Windows 10: Microsoft is Giving Away $10 Million (and You're Giving Away All Your Data)

Have you downloaded your new version of Windows yet, Windows 10? At least 67 million PCs already have it installed since the launch on July 28th, and many more will be doing so in the future, including large numbers of nonprofits.

Along with the launch of Windows 10, which runs with the tagline "Upgrade Your World," Microsoft also announced that it will partner with 10 global and 100 local nonprofits to help them "upgrade their worlds." A total of $10 million in cash investments will be made by Microsoft in support of these nonprofits' missions, and to promote awareness of their causes.

Ten nonprofits in total will benefit from this largesse. Nine nonprofits have been chosen by Microsoft: CARE, Code.org, Keep a Child Alive, the Malala Fund, Pencils of Promise, Save the Children, the Special Olympics, the Global Poverty Project, and the Nature Conservancy. Microsoft's signature issue for its charity is youth, so you can see how youth services is embedded in most of these causes.

The 10th will be chosen by a hashtag count that will be open until August 23rd and announced on September 1. The nonprofit that can inspire the most people to use the hashtag #UpgradeYourWorld while talking about its work will win a $500,000 cash donation as well as additional Microsoft freebies and services. In an interview with Devin Thorpe of Forbes, Elisa Willman, senior manager of marketing communications, corporate citizenship and public affairs for Microsoft, confirmed that the winner will be based on a "hashtag count, strictly speaking." You can learn more about how to participate here. 

Oh, and with the launch of Windows 10, users who download the new operating system will be giving Microsoft all rights for access to emails, calendar data, current location and location history, information in private folders and basically anything else Microsoft can get its cyber-hands on. You might want to check out what you are giving away, and how to navigate the 13 screens it takes to undo the default data mining that is par for the course with Windows 10.

With regard to the new privacy and transparency issues raised about Windows 10, a Microsoft spokesperson had this to say: "Windows 10 puts customers in control by giving them choices about how information is used to deliver personalized services and experiences. We also offer customers a number of options in Windows 10 privacy settings, and customers can adjust their Windows 10 privacy settings at any time.”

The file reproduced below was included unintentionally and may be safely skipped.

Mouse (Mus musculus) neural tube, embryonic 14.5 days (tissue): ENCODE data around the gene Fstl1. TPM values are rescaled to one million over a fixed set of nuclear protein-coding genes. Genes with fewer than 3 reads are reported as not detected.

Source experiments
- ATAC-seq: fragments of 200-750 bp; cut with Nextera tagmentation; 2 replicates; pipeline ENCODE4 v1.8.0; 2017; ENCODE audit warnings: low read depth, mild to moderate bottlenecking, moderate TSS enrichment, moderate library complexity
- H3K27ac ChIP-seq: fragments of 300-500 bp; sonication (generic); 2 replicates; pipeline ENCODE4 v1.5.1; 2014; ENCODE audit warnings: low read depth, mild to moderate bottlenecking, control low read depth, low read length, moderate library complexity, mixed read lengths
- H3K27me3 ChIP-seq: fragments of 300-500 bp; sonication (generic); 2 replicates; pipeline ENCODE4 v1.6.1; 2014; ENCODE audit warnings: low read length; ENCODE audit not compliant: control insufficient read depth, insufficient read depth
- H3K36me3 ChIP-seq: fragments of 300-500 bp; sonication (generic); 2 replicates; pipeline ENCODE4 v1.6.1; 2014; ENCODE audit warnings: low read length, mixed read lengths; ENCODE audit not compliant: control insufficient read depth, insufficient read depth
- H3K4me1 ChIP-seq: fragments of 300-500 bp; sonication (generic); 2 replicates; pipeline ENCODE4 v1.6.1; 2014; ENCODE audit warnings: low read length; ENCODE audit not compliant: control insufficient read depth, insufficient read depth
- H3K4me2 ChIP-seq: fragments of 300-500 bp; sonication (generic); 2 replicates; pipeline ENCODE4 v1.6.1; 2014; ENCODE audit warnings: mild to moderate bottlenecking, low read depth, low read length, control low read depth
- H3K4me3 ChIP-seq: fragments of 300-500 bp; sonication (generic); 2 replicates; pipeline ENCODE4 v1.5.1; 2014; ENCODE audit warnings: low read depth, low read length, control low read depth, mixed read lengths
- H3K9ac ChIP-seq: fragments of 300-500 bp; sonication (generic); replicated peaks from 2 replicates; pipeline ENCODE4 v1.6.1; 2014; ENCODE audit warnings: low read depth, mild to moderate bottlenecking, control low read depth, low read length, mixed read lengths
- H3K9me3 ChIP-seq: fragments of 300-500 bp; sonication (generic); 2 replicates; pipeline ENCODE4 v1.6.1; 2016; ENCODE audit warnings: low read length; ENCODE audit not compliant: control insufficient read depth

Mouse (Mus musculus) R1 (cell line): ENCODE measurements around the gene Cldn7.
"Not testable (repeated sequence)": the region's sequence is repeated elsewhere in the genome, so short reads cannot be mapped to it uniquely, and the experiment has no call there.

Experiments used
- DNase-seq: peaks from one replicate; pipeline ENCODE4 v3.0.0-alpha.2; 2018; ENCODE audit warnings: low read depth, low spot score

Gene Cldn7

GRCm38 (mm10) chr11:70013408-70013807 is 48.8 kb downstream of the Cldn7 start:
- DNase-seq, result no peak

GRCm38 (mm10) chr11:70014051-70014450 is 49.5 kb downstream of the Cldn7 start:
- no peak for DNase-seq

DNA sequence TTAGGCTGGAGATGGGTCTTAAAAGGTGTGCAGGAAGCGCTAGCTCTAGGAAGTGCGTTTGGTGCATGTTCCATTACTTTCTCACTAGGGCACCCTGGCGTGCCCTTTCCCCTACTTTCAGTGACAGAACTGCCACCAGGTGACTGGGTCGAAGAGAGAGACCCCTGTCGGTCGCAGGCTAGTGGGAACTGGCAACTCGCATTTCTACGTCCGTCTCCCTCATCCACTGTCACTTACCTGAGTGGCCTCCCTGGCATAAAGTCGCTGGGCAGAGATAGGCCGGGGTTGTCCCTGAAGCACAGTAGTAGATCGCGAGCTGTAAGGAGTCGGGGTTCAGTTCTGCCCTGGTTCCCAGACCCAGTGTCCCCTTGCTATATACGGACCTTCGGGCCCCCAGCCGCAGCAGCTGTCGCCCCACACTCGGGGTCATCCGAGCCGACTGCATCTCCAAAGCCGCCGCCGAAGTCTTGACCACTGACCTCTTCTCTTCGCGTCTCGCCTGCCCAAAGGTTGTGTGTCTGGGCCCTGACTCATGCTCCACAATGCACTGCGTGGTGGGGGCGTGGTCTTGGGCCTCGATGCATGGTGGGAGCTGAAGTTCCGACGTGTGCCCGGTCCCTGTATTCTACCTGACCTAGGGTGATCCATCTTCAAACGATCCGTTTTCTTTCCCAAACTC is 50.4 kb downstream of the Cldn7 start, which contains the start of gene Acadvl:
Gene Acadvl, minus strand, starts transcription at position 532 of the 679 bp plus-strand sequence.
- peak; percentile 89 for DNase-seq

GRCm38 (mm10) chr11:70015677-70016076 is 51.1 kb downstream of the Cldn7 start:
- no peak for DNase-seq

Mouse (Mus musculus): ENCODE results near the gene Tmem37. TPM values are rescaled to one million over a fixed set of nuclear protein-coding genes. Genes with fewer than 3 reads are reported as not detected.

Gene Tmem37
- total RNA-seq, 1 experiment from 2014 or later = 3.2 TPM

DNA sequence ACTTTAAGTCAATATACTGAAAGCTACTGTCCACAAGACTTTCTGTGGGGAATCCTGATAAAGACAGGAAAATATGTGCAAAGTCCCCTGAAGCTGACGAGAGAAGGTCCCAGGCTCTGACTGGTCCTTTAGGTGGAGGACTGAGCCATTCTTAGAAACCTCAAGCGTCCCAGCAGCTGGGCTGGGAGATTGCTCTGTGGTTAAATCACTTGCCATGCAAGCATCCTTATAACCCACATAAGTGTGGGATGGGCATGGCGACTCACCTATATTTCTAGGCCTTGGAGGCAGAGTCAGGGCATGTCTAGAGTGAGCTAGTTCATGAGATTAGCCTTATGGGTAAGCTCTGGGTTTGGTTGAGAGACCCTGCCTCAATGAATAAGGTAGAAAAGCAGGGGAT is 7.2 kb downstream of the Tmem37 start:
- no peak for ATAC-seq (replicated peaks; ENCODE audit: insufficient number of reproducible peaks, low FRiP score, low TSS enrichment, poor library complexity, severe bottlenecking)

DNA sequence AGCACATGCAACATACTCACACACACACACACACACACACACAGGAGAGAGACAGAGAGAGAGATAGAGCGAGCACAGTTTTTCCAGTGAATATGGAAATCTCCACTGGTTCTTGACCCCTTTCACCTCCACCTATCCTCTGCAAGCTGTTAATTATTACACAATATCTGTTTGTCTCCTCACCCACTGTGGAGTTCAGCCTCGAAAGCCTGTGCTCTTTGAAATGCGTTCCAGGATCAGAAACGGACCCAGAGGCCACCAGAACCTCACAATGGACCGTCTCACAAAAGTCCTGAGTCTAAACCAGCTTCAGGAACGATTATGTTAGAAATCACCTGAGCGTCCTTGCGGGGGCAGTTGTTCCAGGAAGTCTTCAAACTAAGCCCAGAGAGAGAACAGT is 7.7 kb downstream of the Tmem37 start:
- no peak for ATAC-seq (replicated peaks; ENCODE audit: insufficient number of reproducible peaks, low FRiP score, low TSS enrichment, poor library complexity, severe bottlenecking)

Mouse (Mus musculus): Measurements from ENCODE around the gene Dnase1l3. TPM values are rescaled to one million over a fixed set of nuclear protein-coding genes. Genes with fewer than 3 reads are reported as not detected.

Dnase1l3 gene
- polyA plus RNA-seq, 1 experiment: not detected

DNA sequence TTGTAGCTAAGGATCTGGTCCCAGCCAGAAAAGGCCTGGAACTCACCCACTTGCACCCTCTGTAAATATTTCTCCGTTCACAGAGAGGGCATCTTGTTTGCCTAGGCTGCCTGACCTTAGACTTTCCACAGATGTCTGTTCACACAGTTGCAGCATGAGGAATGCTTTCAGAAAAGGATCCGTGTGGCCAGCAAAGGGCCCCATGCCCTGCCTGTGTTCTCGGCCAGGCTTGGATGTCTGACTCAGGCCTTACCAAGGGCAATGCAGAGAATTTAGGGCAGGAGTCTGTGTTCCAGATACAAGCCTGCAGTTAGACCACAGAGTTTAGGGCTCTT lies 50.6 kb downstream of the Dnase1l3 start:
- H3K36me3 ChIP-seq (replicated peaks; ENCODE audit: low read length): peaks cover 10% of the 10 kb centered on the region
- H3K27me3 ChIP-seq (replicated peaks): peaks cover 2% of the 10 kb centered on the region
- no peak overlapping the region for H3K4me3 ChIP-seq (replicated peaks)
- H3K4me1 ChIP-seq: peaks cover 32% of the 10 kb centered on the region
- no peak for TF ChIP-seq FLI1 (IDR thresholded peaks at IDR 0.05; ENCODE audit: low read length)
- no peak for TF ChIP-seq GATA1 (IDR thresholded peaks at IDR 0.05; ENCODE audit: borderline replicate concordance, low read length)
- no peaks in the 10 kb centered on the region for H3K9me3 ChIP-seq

Whether you are concerned about the privacy and transparency issues of Microsoft 10 or not, Microsoft appears to be one of the more enlightened employers when it comes to encouraging volunteering and giving back to the community. Dave Forstrom, Director of Communications for Windows, talked about his experiences with the launch of Windows 10, and how the thing that meant the most to him about the whole launch was going to Mary's Place, a shelter in Seattle for 250 homeless women, children and families. He said, "Seeing handfuls of Microsoft employees there interacting with these women and their children, it hit me, this is a company that is really inspired and moved by enabling people's potential." Forstrom is the father of seven children, two of whom are boys adopted from Ethiopia.

With its Upgrade Your World release of Windows 10, Microsoft is also giving all of its employees an extra day off per year to volunteer in the community. That's pretty sweet. Last time I brought up volunteering at a corporate job, it landed me in trouble with upper management. It would be great to believe that Microsoft genuinely encourages and allows people to take time off from work to volunteer, with no negative repercussions.

So all in all, thumbs-up on the new charitable initiatives and the changes in corporate culture at Microsoft. Now it will be up to users to give Microsoft a good dose of feedback on the new default privacy settings, helping to determine if this issue will need to be addressed in subsequent upgrades. 

Related: Why Does Microsoft Do So Much Corporate Giving in Chicago? Ask This Woman